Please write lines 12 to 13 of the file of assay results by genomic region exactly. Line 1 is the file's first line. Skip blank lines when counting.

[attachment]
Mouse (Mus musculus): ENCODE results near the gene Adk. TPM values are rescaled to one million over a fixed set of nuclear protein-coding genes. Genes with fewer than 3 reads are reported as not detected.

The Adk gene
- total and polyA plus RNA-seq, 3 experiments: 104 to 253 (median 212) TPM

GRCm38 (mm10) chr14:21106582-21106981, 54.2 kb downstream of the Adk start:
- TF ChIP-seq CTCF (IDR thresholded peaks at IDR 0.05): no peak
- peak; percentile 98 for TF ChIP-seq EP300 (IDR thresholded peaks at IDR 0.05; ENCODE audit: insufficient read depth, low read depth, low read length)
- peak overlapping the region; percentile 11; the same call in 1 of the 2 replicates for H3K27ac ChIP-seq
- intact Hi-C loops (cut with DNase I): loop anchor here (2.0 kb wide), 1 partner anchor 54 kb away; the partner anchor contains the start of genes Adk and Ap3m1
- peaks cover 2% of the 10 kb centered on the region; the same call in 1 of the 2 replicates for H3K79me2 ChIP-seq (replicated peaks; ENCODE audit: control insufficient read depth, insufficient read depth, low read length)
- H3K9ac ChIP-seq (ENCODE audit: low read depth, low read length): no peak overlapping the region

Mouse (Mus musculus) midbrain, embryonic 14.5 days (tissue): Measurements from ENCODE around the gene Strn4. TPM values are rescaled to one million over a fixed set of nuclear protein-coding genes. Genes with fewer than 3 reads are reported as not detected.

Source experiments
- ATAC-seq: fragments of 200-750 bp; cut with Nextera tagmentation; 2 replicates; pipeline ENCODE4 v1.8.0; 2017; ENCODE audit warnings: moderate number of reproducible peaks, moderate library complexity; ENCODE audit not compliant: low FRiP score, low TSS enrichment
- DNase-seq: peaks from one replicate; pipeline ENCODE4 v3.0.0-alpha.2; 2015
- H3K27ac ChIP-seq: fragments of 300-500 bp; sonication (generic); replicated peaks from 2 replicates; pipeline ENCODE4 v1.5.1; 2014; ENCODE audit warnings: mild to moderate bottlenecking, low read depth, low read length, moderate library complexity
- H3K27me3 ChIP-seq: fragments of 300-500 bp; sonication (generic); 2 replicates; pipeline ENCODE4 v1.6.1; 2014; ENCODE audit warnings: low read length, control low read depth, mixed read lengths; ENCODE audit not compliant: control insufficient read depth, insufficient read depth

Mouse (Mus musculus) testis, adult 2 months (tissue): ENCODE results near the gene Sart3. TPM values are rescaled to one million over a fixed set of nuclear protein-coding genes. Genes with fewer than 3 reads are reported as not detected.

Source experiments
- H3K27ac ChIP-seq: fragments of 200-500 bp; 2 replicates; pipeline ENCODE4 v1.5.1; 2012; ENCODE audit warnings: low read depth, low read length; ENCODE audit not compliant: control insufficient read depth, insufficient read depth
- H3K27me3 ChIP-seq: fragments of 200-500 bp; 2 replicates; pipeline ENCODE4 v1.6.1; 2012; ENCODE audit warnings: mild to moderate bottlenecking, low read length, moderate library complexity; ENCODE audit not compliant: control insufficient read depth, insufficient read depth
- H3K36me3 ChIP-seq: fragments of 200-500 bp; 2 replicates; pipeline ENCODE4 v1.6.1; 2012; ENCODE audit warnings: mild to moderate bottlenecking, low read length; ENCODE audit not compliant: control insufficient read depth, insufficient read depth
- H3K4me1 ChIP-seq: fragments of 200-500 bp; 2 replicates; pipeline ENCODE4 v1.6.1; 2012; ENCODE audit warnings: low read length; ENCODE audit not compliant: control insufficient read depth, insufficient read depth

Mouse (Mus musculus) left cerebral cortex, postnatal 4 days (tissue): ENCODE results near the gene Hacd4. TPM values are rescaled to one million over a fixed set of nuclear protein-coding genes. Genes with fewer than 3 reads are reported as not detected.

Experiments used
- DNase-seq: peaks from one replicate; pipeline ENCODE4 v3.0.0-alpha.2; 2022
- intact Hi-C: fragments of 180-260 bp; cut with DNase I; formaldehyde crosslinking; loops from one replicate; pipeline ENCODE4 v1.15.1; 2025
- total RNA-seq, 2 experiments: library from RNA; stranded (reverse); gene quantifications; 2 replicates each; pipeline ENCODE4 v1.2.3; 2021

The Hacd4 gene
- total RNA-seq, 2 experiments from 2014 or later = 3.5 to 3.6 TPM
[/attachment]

Source experiments
- ATAC-seq: fragments of 200-750 bp; cut with Nextera tagmentation; 2 replicates; pipeline ENCODE4 v1.8.0; 2017; ENCODE audit warnings: moderate number of reproducible peaks, moderate library complexity; ENCODE audit not compliant: low FRiP score, low TSS enrichment